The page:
Be Balanced: Pivot, Pivot, Pivot!
A little over a year ago, my husband Dave and I bought a fixer upper, and have been working diligently to make improvements to it ever since. In our first few months there, we renovated the kitchen, laundry room and powder room, replaced most of the flooring on the first floor, repainted several of the downstairs rooms, and had an unsafe stair railing replaced. Whew!
It was around the time the laundry room/powder room project wrapped up in mid-November that it started to hit me that we had an awful lot of big projects left to complete before Baby Keegan arrives in March. The foyer and office needed some fairly extensive drywall repair, and both needed to be painted – no small feat considering the foyer is two stories and the office has a vaulted ceiling. The stair railing needed to be stained, the carpet upstairs needed to be replaced, and the nursery needed to be painted and set up.
True to form, I frantically made to do lists and a timeline, blocking off weekends in our shared Google calendar, while my husband insisted that there was no need to worry and that we would get everything done. If this sounds like a classic depiction of Type A and Type B personalities, that’s because it is. Although trying to understand my husband’s approach can be frustrating, I am sure God knew what he was doing when he paired me with someone who is considerably more chill than I am!
Progress on the house was made – albeit not exactly on my aggressive schedule. The nursery was painted, with Dave and my dad pitching in when I realized climbing up and down a ladder at 28 weeks pregnant was neither easy nor safe. A coat of stain was applied to the railing (have I mentioned dads are the best?), and we hired someone to take care of the painting and patching in the foyer and living room when we realized it was a bigger job than we could reasonably complete ourselves.
Everything was going smoothly… until we noticed the water.
I was in the nursery taking the Christmas candles out of the windows when I realized the carpet underneath the window was damp. A few days and another big, gusty rainstorm later, I noticed that the freshly painted baseboard was discolored. Not long after that – and again, following another big storm – we noticed water spots on the dining room ceiling, which is right below the nursery. Dave started poking around, peeling back carpet and looking in our attic crawl space for the source of the water. At first, we thought it was just an issue with the window, but when Dave began to peel back the siding in preparation for fixing the window, he found water damage that was extensive enough to warrant a call to our homeowner’s insurance.
The verdict so far? The carpet project will have to be put on hold, and the nursery will likely still be under construction when Baby Keegan arrives. Fortunately, babies don’t sleep in their nurseries for several months, but my vision for a fixer upper that is at a good stopping point when the baby arrives – that is, not under construction – is quickly fading into the rearview mirror.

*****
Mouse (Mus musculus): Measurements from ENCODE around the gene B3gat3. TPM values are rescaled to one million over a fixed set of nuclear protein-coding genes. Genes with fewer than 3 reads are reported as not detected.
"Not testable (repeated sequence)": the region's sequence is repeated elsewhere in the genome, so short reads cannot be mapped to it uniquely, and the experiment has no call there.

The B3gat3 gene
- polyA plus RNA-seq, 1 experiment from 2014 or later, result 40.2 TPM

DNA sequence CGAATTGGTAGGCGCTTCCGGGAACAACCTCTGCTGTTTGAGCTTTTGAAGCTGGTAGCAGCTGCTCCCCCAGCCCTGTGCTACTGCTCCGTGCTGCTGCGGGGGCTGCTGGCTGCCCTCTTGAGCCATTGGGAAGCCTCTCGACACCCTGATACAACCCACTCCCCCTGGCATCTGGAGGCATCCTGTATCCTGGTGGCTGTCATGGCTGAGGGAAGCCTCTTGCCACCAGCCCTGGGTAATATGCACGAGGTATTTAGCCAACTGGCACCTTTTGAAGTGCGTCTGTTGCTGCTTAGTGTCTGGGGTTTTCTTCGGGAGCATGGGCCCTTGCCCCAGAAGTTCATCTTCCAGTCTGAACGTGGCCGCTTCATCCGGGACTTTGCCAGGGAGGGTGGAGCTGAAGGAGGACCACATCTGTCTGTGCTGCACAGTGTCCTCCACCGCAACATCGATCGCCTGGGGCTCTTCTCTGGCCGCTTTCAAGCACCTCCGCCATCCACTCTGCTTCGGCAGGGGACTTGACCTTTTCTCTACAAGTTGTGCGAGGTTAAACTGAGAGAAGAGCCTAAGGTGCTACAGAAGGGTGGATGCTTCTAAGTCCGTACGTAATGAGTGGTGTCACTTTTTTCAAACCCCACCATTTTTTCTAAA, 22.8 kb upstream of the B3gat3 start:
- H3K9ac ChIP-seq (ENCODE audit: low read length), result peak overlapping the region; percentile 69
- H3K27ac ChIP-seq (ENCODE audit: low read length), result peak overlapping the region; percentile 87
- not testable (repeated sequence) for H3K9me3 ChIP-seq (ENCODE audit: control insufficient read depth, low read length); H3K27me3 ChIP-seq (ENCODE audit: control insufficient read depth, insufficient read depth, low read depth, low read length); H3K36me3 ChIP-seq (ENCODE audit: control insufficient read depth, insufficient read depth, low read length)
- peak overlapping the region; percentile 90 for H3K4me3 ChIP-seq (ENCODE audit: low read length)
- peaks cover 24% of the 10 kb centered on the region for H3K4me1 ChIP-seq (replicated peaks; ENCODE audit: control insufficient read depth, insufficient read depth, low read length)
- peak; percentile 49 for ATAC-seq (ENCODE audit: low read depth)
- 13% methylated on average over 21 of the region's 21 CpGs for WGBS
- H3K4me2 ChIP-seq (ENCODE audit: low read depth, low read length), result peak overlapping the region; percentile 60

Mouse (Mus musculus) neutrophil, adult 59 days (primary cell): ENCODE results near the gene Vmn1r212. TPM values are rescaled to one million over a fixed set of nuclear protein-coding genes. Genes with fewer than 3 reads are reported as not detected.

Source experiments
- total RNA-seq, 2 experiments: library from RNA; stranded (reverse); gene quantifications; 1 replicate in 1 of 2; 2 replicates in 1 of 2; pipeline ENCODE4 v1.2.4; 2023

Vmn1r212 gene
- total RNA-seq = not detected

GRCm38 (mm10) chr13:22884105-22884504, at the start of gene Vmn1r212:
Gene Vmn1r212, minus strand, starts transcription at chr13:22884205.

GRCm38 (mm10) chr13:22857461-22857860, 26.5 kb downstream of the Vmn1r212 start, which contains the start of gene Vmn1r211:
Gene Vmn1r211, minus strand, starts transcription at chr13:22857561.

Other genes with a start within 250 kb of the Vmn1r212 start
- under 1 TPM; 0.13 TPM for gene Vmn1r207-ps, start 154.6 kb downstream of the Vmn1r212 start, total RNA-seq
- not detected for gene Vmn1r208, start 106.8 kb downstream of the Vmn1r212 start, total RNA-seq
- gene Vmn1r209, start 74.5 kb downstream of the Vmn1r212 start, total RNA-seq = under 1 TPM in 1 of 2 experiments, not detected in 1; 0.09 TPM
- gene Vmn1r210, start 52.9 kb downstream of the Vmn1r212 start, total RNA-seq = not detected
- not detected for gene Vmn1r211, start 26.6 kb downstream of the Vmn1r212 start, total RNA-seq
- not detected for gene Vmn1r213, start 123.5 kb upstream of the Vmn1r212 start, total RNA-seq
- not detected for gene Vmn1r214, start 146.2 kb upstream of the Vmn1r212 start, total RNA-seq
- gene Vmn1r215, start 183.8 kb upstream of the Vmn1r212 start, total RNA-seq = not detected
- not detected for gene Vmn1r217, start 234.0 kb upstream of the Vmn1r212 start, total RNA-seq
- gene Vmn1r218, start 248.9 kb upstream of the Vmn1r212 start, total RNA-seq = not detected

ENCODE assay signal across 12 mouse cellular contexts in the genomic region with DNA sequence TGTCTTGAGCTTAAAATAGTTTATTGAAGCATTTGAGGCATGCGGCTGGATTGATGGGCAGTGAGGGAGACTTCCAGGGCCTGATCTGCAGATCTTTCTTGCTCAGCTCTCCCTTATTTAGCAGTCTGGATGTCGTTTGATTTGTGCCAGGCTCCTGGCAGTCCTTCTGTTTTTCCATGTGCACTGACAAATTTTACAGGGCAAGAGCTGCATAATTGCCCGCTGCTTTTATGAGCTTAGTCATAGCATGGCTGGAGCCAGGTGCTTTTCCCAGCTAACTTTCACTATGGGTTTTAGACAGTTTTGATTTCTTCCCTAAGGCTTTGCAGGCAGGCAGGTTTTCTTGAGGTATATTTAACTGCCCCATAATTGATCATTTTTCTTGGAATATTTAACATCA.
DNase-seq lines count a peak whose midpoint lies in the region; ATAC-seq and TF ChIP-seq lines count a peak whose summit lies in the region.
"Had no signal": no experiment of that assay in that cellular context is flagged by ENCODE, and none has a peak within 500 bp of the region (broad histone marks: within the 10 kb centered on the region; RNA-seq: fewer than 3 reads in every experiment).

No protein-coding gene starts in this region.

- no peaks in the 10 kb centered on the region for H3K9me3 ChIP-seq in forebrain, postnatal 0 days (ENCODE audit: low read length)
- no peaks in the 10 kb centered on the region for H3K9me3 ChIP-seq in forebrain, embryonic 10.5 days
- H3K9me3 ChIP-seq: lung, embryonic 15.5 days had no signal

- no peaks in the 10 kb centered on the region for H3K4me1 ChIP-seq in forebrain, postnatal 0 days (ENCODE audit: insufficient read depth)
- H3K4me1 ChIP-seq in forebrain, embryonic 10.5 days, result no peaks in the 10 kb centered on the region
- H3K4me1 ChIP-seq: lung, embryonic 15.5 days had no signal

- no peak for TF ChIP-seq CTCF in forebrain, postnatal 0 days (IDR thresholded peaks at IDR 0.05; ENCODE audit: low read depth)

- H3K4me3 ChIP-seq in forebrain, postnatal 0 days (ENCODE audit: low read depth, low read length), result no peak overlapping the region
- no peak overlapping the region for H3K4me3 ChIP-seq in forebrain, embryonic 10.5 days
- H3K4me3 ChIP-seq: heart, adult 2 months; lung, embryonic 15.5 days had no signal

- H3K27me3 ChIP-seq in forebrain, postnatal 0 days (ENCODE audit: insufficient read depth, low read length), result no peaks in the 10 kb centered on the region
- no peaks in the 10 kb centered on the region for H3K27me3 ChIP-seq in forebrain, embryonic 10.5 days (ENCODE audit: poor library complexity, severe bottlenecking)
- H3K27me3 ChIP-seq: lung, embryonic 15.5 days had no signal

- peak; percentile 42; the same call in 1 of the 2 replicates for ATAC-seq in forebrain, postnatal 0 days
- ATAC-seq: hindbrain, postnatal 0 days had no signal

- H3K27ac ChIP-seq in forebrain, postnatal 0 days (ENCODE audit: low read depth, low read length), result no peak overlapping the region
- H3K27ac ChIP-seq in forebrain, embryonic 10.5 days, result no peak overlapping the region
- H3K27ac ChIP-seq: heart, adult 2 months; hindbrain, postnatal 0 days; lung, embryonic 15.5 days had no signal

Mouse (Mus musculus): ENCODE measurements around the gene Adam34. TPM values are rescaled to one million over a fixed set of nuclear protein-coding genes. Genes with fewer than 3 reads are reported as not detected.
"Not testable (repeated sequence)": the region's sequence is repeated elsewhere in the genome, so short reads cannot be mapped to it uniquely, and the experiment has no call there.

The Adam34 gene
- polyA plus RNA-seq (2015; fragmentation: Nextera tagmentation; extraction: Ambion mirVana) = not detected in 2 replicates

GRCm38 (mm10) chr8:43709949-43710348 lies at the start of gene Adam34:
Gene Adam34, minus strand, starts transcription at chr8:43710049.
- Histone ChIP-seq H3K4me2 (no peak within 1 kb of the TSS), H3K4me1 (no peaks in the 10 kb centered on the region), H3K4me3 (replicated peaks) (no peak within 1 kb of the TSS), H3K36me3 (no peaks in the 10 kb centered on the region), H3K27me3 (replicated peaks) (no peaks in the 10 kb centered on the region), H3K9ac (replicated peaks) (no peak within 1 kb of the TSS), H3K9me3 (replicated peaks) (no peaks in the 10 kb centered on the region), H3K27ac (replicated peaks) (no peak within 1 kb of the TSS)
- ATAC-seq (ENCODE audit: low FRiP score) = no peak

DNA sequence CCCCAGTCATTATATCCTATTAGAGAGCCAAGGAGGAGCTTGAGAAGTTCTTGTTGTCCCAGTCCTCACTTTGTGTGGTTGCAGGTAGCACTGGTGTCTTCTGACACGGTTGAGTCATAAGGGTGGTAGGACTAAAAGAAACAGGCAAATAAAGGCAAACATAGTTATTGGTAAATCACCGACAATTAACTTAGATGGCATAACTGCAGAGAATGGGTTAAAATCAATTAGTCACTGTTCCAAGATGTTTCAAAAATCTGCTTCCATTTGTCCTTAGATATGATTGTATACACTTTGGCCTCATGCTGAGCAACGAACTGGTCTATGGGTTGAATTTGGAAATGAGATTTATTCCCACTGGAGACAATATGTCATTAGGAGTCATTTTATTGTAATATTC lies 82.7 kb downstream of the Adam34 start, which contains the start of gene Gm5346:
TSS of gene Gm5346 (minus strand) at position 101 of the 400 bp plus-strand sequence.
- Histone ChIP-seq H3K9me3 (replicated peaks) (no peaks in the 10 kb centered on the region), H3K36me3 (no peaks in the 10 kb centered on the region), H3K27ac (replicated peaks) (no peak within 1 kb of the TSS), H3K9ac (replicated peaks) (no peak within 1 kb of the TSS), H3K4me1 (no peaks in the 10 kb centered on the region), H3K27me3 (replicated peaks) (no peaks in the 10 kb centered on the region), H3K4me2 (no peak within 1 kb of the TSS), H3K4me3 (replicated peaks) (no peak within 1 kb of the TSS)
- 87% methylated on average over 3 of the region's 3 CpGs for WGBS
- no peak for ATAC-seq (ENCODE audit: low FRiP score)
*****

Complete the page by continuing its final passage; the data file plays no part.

As with so many things in life, there is a balance between effort and ease when trying to accomplish a goal. My natural tendency is to run myself ragged in pursuit of what I want, obsessively organizing it and planning it, only to realize that there are not enough hours in the day – nor do I have the willpower – to keep up with the demanding schedule I’ve created for myself. In doing so, I set myself up for disappointment, and I set myself up to feel bad about myself.
Dave, on the other hand, believes things will get done when they get done. Not that he’s not a hard worker – he is, but he doesn’t push himself if there’s no true deadline in place. He is able to relax even when there is work to be done, confident that it will be completed by the time it needs to be completed. (The way around this, I’ve learned, is to plan a party whenever you really want something to get done. Or have a baby. That works too.)
I think we can learn something from each other’s styles, and move toward an approach to our house (and many other aspects of our lives, I’m sure) that keeps us both sane. Maybe I don’t have to schedule every little thing, or somehow continue to expect that we’ll finish painting an entire room in a weekend when that has literally never happened. Maybe my husband will get a little better about planning (e.g., “This weekend, I am finishing this project. Next weekend, I will finish that one. Here’s what I have to do to make that happen.”).
A happy home isn’t a finished home or a perfect one. It’s a real one, one that is loved and cared for, and one where the people who live there try to be their best selves and work together to achieve common goals. As with so many other things in life, there is a balance between forward momentum and taking the time to appreciate and enjoy all that has been done. In the last few weeks before Baby Keegan arrives, I will be doing my best to kick up my feet and appreciate all of our hard work – even if the nursery is under construction!
P.S. If you’ve never seen the “Pivot, pivot, pivot!” scene from Friends that inspired the title for this blog, do yourself a favor and watch it: https://www.youtube.com/watch?v=EjdB6EeHajY&feature=youtu.be. Gets me every time!